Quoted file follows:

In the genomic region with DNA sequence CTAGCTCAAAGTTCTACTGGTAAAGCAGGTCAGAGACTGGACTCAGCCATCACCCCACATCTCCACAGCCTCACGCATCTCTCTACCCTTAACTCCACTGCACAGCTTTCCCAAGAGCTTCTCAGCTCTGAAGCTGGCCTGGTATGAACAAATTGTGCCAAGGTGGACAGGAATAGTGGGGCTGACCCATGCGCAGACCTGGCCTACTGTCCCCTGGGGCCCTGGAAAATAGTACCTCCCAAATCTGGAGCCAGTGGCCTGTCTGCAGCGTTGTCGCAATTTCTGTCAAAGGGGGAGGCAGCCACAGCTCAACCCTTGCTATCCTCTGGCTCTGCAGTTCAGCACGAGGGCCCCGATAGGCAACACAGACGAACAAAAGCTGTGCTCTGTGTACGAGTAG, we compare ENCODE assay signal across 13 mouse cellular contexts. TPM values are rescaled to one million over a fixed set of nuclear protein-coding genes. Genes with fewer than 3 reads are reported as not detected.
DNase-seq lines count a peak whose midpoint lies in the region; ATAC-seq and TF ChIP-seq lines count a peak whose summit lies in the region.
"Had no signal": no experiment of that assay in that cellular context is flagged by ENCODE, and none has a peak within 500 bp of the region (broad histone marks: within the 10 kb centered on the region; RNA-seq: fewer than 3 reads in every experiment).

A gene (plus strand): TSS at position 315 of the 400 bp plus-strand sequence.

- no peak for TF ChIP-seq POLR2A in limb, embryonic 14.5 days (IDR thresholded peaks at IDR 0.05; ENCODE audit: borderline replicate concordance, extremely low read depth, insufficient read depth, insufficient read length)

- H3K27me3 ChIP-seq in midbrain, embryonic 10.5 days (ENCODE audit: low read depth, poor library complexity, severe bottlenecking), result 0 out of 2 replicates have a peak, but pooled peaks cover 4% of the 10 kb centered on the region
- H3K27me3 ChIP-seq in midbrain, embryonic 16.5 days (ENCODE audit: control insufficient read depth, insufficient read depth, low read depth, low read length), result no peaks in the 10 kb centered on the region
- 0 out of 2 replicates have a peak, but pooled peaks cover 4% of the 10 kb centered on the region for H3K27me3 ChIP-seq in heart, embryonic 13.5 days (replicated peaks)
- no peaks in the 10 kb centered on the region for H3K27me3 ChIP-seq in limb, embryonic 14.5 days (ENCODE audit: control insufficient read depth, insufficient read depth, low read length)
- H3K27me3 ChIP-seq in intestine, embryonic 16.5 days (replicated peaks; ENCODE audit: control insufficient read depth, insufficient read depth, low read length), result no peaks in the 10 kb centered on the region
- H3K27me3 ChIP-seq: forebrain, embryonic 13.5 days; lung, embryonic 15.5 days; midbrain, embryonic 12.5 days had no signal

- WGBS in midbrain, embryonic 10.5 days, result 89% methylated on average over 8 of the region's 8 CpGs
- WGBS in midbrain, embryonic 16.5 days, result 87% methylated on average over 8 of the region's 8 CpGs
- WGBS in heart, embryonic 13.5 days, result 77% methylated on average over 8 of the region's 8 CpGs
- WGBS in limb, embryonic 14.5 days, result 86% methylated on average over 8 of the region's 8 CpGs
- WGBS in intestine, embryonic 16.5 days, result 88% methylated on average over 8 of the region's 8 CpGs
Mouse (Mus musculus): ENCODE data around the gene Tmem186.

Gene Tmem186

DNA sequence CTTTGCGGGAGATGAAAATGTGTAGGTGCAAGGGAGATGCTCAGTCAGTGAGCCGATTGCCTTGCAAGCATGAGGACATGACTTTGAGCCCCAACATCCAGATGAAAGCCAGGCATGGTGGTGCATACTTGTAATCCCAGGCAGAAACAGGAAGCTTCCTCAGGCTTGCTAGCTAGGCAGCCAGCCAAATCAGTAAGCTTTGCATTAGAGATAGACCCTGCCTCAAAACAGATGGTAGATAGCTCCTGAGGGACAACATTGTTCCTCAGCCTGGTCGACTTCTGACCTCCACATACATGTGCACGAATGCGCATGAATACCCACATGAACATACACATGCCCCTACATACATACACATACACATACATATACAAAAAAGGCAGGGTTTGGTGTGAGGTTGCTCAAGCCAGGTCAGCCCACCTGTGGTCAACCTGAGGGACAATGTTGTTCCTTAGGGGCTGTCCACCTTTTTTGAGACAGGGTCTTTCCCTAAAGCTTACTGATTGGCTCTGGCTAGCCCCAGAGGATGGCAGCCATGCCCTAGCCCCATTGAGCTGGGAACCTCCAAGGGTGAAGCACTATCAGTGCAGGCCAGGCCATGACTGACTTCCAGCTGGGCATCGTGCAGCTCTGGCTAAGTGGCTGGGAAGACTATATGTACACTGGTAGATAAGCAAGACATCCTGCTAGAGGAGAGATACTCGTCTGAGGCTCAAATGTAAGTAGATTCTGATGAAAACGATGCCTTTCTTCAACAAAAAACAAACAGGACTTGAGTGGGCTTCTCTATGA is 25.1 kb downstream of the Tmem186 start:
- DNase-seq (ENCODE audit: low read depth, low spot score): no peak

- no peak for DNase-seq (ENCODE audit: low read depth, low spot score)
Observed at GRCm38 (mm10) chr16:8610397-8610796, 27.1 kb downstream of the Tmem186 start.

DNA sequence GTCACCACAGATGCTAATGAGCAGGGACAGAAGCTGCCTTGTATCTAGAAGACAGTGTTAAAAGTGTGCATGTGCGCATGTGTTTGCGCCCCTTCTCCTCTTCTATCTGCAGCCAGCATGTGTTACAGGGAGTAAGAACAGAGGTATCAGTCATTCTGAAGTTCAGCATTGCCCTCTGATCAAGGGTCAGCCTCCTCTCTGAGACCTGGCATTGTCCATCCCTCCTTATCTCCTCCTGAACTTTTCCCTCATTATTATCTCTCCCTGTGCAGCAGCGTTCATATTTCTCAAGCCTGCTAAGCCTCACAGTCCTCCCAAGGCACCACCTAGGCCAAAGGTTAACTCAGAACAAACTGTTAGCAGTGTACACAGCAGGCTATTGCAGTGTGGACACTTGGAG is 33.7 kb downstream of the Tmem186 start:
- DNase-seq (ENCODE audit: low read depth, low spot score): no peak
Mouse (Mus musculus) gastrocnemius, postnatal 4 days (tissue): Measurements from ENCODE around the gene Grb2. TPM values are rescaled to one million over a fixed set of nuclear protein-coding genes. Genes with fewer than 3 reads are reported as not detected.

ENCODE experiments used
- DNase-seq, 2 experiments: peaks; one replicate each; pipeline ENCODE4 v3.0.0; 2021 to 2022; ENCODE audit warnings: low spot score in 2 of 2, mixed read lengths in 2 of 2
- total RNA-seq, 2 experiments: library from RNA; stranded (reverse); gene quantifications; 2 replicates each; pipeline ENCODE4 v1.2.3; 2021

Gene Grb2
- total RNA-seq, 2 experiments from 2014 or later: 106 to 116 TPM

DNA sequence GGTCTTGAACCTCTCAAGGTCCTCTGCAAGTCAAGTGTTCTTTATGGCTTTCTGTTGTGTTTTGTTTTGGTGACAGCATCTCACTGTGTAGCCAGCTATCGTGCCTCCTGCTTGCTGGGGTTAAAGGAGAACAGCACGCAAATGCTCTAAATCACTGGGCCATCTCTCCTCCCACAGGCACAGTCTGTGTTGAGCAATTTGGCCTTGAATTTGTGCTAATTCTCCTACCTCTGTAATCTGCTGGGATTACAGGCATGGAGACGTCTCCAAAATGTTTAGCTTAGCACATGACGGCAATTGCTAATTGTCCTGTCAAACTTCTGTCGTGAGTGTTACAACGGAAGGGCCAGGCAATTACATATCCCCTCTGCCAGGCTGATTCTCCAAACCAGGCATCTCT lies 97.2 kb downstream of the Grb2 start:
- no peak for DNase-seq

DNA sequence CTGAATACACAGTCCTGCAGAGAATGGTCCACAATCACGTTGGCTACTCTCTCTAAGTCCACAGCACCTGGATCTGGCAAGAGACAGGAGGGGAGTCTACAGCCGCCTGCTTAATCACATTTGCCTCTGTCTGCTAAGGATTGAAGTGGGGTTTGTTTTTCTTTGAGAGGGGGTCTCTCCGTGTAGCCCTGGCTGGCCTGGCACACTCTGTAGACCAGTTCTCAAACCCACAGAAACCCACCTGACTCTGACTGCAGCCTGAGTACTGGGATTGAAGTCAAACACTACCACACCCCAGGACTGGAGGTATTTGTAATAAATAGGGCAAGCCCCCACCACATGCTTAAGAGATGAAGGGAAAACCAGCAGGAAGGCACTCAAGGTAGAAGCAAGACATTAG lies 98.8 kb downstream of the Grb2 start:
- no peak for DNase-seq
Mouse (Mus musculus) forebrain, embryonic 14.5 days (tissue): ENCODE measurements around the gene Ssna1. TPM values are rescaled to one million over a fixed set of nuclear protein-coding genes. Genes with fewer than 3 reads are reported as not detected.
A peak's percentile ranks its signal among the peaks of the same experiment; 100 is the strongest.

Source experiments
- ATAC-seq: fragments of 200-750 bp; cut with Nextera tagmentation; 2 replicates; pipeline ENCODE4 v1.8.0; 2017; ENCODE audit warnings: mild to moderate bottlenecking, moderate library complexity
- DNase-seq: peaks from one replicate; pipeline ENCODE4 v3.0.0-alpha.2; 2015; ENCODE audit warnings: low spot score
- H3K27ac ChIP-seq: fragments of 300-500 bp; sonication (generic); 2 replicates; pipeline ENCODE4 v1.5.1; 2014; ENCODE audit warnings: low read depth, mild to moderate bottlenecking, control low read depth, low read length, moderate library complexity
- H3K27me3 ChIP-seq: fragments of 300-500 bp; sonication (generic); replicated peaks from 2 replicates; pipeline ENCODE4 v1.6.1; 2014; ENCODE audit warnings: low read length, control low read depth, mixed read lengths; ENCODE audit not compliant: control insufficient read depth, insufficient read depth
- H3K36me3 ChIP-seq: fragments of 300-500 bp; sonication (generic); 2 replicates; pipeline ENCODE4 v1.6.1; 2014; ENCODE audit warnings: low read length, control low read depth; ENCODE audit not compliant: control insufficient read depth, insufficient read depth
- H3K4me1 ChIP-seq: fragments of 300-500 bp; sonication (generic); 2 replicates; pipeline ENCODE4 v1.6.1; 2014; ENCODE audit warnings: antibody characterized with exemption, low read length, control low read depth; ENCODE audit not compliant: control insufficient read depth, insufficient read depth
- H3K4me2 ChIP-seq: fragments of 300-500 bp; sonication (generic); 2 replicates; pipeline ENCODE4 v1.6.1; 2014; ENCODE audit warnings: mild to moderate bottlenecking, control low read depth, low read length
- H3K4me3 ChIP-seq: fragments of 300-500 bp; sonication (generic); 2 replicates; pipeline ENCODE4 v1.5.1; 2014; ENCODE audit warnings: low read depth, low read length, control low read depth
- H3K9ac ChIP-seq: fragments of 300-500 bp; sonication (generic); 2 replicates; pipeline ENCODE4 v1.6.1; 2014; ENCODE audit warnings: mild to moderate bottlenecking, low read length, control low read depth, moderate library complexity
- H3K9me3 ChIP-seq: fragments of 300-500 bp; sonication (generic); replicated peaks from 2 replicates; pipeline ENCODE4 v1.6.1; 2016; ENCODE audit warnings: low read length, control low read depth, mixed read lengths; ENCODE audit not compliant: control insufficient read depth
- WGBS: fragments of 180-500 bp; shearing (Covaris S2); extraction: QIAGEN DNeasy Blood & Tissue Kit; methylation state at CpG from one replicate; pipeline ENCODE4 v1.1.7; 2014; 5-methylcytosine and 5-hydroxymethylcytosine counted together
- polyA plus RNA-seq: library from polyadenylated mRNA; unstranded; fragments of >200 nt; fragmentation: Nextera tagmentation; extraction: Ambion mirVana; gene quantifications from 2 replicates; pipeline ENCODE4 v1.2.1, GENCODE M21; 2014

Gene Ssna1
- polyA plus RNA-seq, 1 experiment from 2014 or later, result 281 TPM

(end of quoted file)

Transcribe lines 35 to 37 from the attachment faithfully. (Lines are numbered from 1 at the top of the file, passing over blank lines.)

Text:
Mouse (Mus musculus) forebrain, embryonic 14.5 days (tissue): ENCODE measurements around the gene Ssna1. TPM values are rescaled to one million over a fixed set of nuclear protein-coding genes. Genes with fewer than 3 reads are reported as not detected.
A peak's percentile ranks its signal among the peaks of the same experiment; 100 is the strongest.

Source experiments